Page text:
Long Breaks Zap Energy from Emerson String Quartet Performance in Louisville
The celebrated Emerson String Quartet returned to Louisville on Sunday for their second performance in as many years, this time as part of the Chamber Music Society of Louisville’s concert series at Comstock Hall (their last performance was with the Louisville Orchestra).
The first two movements of Mozart’s Quartet in G major, K. 387, provided a lukewarm first impression, with intonation issues between the violins playing unison or an octave apart. The off-beat accents in the Menuetto were a bit forced and too punctuated. Mozart’s operatic third movement gave Philip Setzer a chance to shape sublime phrases with elegance. A vigorous final movement gave the composer the last laugh with a fake ending causing fairly hefty applause too early, requiring Mr. Setzer to tell the audience that the music was not over, after which the final few bars were played. You could almost hear Tom Hulce’s Amadeus cackling.
Central to the program in structure and length was the challenging and engrossing Lyric Suite by Alban Berg. As one of the second-Viennese composers mentored by Arnold Schoenberg, Berg’s use of the often clinical 12-tone system is generally more melodic and approachable. Here in this dense and mystical score Emerson was most comfortable, with each player afforded textures rich and sparse, sparkling and gritty.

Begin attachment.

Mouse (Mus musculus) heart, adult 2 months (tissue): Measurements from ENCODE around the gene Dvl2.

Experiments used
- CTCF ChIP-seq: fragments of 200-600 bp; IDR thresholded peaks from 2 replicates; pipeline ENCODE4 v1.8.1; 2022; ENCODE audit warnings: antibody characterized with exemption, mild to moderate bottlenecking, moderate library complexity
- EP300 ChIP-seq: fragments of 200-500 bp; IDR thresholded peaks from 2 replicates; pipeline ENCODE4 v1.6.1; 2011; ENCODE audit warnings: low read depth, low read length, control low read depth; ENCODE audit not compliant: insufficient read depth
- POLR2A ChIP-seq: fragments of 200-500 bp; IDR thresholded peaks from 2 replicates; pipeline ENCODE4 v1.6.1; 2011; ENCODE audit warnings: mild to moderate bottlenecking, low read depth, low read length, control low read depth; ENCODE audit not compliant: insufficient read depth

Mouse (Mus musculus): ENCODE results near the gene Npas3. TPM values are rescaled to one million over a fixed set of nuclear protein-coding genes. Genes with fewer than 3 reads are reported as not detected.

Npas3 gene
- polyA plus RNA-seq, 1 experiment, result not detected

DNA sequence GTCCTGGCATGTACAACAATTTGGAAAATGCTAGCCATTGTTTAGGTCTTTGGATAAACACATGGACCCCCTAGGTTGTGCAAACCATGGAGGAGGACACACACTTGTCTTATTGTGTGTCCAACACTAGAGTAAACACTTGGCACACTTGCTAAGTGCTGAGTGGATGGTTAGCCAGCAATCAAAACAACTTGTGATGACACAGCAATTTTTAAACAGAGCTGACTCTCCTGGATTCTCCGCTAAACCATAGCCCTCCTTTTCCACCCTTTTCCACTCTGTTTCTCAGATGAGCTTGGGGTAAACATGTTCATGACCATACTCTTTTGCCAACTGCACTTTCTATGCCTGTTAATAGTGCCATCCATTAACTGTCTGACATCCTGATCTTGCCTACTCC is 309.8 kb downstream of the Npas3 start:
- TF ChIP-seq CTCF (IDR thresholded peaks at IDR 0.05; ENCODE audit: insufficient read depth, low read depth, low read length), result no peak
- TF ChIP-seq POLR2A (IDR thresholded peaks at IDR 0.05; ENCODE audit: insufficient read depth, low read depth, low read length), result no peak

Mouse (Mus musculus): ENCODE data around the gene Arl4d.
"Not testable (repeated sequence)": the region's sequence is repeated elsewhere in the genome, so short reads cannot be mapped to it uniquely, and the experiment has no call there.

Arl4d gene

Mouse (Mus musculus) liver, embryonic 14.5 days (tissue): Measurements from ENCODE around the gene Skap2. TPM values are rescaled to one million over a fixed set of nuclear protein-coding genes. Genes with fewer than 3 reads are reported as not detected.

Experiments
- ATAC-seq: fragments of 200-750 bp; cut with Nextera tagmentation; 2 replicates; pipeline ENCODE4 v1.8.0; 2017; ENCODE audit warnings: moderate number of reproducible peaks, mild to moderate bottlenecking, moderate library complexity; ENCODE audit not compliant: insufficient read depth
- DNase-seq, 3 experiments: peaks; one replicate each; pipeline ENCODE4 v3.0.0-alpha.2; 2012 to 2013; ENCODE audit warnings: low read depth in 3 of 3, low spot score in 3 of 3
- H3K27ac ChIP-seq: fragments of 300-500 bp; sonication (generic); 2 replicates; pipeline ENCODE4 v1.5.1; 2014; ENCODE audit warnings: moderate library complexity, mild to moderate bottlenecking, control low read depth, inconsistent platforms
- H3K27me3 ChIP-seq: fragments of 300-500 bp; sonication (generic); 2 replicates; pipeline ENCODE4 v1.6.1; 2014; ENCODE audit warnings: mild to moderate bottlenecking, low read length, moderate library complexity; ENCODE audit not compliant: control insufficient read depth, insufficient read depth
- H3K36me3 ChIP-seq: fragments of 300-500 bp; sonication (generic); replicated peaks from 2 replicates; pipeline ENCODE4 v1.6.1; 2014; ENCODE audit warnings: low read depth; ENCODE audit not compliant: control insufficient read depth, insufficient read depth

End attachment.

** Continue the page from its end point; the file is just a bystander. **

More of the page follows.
Beethoven’s Quartet in E-flat, Op. 74, from 1809 sits squarely among some of his most lauded works, including the third and fifth symphonies, the violin concerto, Fidelio and the “Waldstein” piano sonata. But unlike these emotionally weighty companions, the “Harp” quartet is, generally, lighter. Emerson’s delivery was passionate, if a little heavy. Violinist Eugene Drucker’s dexterity through a flurry of notes during the coda of the first movement was brilliant. Violist Lawrence Dutton and cellist Paul Watkins found moments to make their sound bloom in the final set of variations.
For an encore, Emerson played a Fantasia by Henry Purcell, which was originally for a viol consort. Their playing wasn’t imitative of viols, but just sensitive enough for clarity. In some ways the Purcell sounded more like the Beethoven than the Beethoven.
If the concert seemed plodding, it wasn’t from the musicians performance, but the long pauses between every movement. Most seemed necessary for tuning—the hall was warm and stuffy, which could have been the culprit—but there was little connective tissue between movements. Unfortunately, these breaks added up making for a first half that had little momentum and energy.
The final concert of the Chamber Music Society of Louisville is at 7:30 p.m. Thursday featuring Brooklyn Rider at the Clifton Center.
Daniel Gilliam is the program director for WFPL sister station WUOL Classical 90.5.